• Semi-Hard Cheeses: Semi-hard and stringy cheeses have a less hard consistency but remain compact. Their flavor can range from sweet to robust depending on the milk used and maturation time. They are mostly typical of southern Italy including Campania and regions further south, and include mozzarella, fiordilatte, burrata, and stracciate. However, provolone and scamorza have a slightly harder texture and also originate from this region. A key characteristic of these cheeses is their ability to blend perfectly at high temperatures, imparting an extreme creaminess which makes them well-suited for products such as pizza, fried arancini balls, calzones, and vegetable flans. In preparation, the curd is immersed in warm or hot water after a short maturation period, then “spun” or pulled using wooden mallets.
  • Soft Cheeses: Soft cheeses have a tender and creamy texture, and a delicate and lactic flavour, depending on the processing method. They are aged for approximately six months. These cheeses are especially enjoyable when paired with croutons or focaccia breads. Examples include well-known varieties such as Crescenza and Stracchino. To create soft cheeses, milk is coagulated using rennet. The end product has a water content that is typically around 45-55%. The rinds of these cheeses are very thin and edible. Their shelf life is short – they are best consumed within a few days of purchase.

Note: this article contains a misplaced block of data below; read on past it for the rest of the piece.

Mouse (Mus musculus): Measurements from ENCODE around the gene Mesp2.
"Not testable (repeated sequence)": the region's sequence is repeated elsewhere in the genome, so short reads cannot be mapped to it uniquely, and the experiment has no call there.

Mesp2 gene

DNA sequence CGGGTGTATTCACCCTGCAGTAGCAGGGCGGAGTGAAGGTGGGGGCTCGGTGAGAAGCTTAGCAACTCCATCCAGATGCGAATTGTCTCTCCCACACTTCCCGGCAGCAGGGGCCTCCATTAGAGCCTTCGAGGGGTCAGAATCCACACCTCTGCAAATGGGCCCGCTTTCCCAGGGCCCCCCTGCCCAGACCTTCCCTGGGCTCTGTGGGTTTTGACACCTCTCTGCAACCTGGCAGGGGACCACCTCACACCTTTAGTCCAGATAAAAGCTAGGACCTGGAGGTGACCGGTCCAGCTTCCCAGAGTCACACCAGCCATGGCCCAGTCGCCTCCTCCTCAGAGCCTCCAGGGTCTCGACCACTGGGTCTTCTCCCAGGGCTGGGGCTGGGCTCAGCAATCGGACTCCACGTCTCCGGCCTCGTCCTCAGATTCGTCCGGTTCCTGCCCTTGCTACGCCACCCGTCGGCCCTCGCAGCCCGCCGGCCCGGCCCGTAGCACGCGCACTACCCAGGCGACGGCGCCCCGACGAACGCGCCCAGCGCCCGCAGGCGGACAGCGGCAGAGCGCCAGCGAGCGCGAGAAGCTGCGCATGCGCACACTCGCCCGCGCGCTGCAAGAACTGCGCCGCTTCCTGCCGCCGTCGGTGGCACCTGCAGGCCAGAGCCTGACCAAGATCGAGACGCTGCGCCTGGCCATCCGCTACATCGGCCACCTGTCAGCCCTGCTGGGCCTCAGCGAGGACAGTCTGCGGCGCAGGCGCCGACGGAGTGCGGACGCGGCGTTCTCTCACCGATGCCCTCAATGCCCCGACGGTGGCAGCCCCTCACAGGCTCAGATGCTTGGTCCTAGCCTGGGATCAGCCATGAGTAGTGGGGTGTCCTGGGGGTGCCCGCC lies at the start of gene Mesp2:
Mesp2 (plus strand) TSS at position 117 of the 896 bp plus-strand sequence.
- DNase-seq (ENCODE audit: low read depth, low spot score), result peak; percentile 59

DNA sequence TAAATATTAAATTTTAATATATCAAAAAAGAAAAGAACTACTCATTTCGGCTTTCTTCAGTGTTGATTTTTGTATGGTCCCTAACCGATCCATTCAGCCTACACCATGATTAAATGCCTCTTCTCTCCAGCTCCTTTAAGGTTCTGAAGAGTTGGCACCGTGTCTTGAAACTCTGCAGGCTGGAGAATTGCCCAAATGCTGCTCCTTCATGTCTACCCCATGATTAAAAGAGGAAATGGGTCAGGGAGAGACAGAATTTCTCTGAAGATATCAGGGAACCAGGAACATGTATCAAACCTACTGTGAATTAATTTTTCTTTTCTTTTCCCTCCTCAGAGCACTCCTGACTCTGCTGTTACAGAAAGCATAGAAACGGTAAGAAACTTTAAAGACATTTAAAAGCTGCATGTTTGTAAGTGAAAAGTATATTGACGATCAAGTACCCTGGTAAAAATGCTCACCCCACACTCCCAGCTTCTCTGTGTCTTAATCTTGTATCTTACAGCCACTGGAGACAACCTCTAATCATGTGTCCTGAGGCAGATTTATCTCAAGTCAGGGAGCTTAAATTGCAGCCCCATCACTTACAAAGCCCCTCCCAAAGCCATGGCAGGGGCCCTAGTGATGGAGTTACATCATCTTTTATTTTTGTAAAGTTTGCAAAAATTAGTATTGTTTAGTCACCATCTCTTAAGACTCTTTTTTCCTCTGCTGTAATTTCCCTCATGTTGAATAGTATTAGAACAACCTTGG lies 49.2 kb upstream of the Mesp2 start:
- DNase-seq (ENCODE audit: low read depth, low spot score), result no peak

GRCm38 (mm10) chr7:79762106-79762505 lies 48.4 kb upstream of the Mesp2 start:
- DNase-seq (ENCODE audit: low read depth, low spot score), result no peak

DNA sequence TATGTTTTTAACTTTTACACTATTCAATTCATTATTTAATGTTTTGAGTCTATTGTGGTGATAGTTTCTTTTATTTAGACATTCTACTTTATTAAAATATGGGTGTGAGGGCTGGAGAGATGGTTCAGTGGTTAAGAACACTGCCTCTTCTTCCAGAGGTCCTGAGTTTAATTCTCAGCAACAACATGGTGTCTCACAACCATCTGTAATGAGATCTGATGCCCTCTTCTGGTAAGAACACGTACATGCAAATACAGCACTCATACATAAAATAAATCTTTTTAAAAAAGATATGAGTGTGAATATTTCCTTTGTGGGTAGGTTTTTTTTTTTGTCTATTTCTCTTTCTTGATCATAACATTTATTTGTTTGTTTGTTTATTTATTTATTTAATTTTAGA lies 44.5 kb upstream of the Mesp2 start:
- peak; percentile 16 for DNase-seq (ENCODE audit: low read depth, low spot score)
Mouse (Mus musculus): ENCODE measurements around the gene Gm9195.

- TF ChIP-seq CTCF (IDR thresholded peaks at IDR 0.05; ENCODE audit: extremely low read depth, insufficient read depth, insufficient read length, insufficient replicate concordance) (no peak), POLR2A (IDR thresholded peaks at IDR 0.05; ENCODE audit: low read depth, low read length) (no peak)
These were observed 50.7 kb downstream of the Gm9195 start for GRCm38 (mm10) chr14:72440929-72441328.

When considering the curd processing temperature, cheeses can be broadly categorized as cooked, semi-cooked, or raw.

  • Cooked cheeses, processed at higher temperatures, include Parmigiano Reggiano DOP, Grana Padano DOP, Provolone DOP and Asiago DOP.
  • Semi-cooked cheeses, processed at intermediate temperatures, include Toma Piemontese DOP, Caciocavallo PAT and Piave DOP.
  • Raw cheeses, processed at lower temperatures, include Mozzarella di Bufala DOP, Robiola and Crescenza.

The pasta manufacturing process also distinguishes between cheese types.

  • Blue cheeses are inoculated with specific molds during processing, resulting in a characteristic blue-green color and strong, pungent flavor and aroma. Well-known varieties include Gorgonzola DOP and Blue d’Aoste.